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Gunter Loffler; Probing intermediate stages of shape processing. Journal of Vision 2014;14(10):1458. doi: 10.1167/14.10.1458.
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© ARVO (1962-2015); The Authors (2016-present)
The visual system provides a representation of what and where objects are. This entails parsing the visual scene into distinct objects. Initially, the visual system encodes information locally. While interactions between adjacent cells can explain how local fragments of an objectÂ’s contour are extracted from a scene, more global mechanisms have to be able to integrate information beyond that of neighbouring cells to allow for the representation of extended objects. This talk will examine the nature of intermediate-level computations in the transformation from discrete local sampling to the representation of complex objects. Several paradigms were invoked to study how information concerning the position and orientation of local signals is combined: a shape discrimination task requiring observers to discriminate between contours; a shape coherence task measuring the number of elements required to detect a contour; a shape illusion in which positional and orientational information is combined inappropriately. Results support the notion of mechanisms that integrate information beyond that of neighbouring cells and are optimally tuned to a range of different contour shapes. Global integration is not restricted to central vision: peripheral data show that certain aspects of this process only emerge at intermediate stages. Moreover, intermediate processing appears vulnerable to damage. Diverse clinical populations (migraineurs, pre-term children and children with Cortical Visual Impairment) show specific deficits for these tasks that cannot be accounted for by low-level processes. Taken together, evidence is converging towards the identification of an intermediate level of processing, at which sensitivity to global shape attributes emerges.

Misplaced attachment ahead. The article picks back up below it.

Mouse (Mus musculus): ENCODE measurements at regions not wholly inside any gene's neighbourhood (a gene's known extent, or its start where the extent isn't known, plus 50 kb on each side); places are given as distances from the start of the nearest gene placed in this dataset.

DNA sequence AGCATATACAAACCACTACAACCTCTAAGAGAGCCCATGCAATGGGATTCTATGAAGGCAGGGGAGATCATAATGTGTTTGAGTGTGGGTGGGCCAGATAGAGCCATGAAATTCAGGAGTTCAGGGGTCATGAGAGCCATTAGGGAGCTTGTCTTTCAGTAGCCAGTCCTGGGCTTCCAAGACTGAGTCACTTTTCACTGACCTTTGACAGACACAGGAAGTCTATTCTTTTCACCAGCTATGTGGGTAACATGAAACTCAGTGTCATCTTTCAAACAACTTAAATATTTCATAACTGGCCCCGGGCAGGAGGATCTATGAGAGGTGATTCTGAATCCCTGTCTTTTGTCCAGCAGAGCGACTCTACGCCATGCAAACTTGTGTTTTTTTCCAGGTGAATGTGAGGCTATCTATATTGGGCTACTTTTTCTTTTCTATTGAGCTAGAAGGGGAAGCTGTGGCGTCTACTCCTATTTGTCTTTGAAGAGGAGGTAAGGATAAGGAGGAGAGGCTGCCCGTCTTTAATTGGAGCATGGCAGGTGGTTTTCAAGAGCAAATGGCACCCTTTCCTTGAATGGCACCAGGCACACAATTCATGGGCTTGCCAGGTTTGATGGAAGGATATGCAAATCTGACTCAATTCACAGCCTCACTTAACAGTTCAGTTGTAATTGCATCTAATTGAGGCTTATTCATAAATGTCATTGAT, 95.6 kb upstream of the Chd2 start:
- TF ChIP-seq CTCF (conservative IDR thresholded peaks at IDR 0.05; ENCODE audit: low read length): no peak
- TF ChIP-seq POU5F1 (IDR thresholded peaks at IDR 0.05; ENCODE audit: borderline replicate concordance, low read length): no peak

Meeting abstract presented at VSS 2014
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